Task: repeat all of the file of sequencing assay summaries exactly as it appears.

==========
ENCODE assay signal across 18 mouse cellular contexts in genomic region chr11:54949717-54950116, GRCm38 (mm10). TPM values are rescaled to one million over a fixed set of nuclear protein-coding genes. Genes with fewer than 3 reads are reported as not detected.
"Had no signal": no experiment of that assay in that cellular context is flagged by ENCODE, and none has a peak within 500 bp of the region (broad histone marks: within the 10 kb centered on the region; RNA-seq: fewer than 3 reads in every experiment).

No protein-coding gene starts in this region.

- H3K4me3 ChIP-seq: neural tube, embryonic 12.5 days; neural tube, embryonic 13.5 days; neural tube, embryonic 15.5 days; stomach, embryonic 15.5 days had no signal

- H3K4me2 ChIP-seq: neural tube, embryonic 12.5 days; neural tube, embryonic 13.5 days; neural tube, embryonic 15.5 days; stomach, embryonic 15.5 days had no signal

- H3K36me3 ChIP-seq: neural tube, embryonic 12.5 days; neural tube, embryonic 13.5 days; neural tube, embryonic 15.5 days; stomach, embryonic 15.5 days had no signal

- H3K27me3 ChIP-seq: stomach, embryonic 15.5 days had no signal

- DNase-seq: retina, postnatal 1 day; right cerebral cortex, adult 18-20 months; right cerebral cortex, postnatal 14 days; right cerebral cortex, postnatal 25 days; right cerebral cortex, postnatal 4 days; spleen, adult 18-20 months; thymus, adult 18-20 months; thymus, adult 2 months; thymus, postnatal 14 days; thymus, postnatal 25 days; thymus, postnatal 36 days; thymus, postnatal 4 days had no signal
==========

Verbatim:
ENCODE assay signal across 18 mouse cellular contexts in genomic region chr11:54949717-54950116, GRCm38 (mm10). TPM values are rescaled to one million over a fixed set of nuclear protein-coding genes. Genes with fewer than 3 reads are reported as not detected.
"Had no signal": no experiment of that assay in that cellular context is flagged by ENCODE, and none has a peak within 500 bp of the region (broad histone marks: within the 10 kb centered on the region; RNA-seq: fewer than 3 reads in every experiment).

No protein-coding gene starts in this region.

- H3K4me3 ChIP-seq: neural tube, embryonic 12.5 days; neural tube, embryonic 13.5 days; neural tube, embryonic 15.5 days; stomach, embryonic 15.5 days had no signal

- H3K4me2 ChIP-seq: neural tube, embryonic 12.5 days; neural tube, embryonic 13.5 days; neural tube, embryonic 15.5 days; stomach, embryonic 15.5 days had no signal

- H3K36me3 ChIP-seq: neural tube, embryonic 12.5 days; neural tube, embryonic 13.5 days; neural tube, embryonic 15.5 days; stomach, embryonic 15.5 days had no signal

- H3K27me3 ChIP-seq: stomach, embryonic 15.5 days had no signal

- DNase-seq: retina, postnatal 1 day; right cerebral cortex, adult 18-20 months; right cerebral cortex, postnatal 14 days; right cerebral cortex, postnatal 25 days; right cerebral cortex, postnatal 4 days; spleen, adult 18-20 months; thymus, adult 18-20 months; thymus, adult 2 months; thymus, postnatal 14 days; thymus, postnatal 25 days; thymus, postnatal 36 days; thymus, postnatal 4 days had no signal